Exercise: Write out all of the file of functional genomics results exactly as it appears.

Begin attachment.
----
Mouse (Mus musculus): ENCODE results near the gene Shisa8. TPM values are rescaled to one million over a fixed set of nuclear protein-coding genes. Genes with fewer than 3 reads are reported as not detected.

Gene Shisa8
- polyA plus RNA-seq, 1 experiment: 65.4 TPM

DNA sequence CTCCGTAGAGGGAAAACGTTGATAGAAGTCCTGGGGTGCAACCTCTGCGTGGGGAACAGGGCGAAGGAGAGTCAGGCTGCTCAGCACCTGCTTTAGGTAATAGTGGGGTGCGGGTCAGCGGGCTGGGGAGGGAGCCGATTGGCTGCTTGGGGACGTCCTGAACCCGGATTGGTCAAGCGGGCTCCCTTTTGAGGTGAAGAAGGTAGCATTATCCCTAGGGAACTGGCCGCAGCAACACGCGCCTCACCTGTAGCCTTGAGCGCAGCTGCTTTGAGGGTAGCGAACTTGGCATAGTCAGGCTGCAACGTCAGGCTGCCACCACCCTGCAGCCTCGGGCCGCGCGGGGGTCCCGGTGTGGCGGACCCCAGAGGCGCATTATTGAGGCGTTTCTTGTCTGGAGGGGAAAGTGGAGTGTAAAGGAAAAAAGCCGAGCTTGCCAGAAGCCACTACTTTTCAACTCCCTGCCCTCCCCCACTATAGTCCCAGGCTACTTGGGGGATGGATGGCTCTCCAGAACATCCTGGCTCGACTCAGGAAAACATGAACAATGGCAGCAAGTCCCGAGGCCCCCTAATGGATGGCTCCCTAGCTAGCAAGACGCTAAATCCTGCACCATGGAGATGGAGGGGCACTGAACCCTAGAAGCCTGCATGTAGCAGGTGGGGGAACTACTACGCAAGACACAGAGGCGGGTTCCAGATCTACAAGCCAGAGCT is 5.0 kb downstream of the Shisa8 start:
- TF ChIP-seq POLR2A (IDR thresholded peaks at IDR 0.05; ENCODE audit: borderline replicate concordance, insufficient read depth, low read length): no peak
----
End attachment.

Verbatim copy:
Mouse (Mus musculus): ENCODE results near the gene Shisa8. TPM values are rescaled to one million over a fixed set of nuclear protein-coding genes. Genes with fewer than 3 reads are reported as not detected.

Gene Shisa8
- polyA plus RNA-seq, 1 experiment: 65.4 TPM

DNA sequence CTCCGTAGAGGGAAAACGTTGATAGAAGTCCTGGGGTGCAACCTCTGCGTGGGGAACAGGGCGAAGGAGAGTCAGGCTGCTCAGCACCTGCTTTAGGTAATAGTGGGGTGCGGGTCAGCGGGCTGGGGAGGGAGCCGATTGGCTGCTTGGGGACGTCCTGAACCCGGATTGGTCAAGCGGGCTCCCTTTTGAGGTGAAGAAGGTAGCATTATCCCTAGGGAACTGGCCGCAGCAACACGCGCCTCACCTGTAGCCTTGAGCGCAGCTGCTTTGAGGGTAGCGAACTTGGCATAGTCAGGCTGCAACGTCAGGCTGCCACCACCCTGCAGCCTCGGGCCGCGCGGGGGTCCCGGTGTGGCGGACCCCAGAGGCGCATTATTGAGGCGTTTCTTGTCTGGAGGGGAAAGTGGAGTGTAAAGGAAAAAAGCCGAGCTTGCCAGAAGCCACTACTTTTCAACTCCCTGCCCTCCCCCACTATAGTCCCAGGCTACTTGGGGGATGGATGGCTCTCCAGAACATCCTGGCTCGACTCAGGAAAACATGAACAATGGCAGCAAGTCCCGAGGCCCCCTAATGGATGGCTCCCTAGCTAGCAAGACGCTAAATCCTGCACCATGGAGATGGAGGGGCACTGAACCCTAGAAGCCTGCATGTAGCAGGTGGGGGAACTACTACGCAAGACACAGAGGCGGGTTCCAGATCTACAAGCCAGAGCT is 5.0 kb downstream of the Shisa8 start:
- TF ChIP-seq POLR2A (IDR thresholded peaks at IDR 0.05; ENCODE audit: borderline replicate concordance, insufficient read depth, low read length): no peak